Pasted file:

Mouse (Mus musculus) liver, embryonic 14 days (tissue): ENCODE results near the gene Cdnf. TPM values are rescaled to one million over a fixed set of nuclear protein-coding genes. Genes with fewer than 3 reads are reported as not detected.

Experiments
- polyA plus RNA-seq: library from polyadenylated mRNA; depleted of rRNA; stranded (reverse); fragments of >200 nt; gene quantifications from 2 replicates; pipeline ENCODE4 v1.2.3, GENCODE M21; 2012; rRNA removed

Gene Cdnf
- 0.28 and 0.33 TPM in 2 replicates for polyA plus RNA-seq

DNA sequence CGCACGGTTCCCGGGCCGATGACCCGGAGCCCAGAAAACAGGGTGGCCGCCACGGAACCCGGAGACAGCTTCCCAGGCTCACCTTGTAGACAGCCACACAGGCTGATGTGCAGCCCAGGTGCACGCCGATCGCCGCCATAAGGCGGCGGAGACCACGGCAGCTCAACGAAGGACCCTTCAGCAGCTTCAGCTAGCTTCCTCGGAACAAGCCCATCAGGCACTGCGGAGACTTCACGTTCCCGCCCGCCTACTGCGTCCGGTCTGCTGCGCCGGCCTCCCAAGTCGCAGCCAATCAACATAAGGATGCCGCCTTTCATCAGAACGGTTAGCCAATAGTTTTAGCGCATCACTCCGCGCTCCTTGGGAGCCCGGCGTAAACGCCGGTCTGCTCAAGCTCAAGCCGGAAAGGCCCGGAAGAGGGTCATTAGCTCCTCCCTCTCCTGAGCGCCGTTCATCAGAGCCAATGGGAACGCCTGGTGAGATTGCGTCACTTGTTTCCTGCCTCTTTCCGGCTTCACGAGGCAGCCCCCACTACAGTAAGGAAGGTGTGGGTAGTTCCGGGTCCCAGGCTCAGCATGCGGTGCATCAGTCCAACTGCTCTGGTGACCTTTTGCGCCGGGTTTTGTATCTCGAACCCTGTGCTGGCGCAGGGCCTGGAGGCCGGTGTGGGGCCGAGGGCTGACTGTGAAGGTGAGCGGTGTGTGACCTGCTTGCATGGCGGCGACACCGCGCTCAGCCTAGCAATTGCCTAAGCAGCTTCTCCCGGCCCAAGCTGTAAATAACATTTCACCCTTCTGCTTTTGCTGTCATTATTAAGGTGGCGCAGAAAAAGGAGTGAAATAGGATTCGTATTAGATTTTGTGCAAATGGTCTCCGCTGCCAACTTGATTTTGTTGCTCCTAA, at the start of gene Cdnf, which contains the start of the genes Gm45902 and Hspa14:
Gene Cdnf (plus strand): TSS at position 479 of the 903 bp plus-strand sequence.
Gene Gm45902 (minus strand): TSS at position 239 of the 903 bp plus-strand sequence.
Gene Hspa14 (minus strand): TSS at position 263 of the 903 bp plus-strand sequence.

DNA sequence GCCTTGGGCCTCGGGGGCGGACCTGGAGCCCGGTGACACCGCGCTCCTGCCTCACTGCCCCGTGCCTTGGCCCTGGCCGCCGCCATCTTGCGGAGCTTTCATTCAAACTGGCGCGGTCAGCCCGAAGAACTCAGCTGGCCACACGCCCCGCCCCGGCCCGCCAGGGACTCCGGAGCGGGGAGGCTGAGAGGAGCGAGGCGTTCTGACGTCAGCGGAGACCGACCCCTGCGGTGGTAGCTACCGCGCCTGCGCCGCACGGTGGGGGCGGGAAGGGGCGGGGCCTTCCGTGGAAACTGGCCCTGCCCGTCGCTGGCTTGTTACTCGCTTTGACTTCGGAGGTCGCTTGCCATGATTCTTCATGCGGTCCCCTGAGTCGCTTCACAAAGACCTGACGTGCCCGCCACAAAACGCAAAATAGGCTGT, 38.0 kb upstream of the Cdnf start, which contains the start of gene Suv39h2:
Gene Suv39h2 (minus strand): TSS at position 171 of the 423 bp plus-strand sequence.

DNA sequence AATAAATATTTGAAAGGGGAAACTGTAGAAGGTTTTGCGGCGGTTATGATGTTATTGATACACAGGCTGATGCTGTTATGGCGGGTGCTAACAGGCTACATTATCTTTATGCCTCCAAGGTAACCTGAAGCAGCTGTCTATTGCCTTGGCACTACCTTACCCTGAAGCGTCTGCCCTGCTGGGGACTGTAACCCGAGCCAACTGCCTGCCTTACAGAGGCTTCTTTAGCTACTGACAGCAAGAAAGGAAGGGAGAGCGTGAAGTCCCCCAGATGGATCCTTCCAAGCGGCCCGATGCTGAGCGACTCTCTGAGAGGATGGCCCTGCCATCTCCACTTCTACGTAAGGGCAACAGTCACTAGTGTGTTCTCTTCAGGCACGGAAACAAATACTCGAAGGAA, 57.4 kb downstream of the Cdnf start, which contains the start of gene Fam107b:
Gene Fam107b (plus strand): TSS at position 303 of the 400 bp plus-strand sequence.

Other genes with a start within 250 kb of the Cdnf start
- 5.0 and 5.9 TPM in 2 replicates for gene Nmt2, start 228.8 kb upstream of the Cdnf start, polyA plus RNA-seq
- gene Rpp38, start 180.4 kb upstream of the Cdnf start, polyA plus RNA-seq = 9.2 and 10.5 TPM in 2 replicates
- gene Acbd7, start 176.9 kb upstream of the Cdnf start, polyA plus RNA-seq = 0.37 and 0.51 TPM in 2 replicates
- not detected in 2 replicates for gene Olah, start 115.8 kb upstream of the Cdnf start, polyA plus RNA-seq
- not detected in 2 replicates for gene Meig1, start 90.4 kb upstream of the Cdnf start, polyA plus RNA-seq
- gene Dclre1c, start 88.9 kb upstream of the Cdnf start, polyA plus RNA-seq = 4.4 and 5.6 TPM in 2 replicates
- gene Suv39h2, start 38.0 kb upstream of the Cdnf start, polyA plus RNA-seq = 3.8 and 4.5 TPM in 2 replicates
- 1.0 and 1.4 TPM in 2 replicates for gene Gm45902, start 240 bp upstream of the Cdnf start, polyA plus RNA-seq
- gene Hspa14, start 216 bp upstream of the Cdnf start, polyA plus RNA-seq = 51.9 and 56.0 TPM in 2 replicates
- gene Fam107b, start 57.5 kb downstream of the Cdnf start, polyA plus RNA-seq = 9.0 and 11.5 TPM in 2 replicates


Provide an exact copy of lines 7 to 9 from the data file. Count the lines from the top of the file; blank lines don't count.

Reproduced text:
Gene Cdnf (plus strand): TSS at position 479 of the 903 bp plus-strand sequence.
Gene Gm45902 (minus strand): TSS at position 239 of the 903 bp plus-strand sequence.
Gene Hspa14 (minus strand): TSS at position 263 of the 903 bp plus-strand sequence.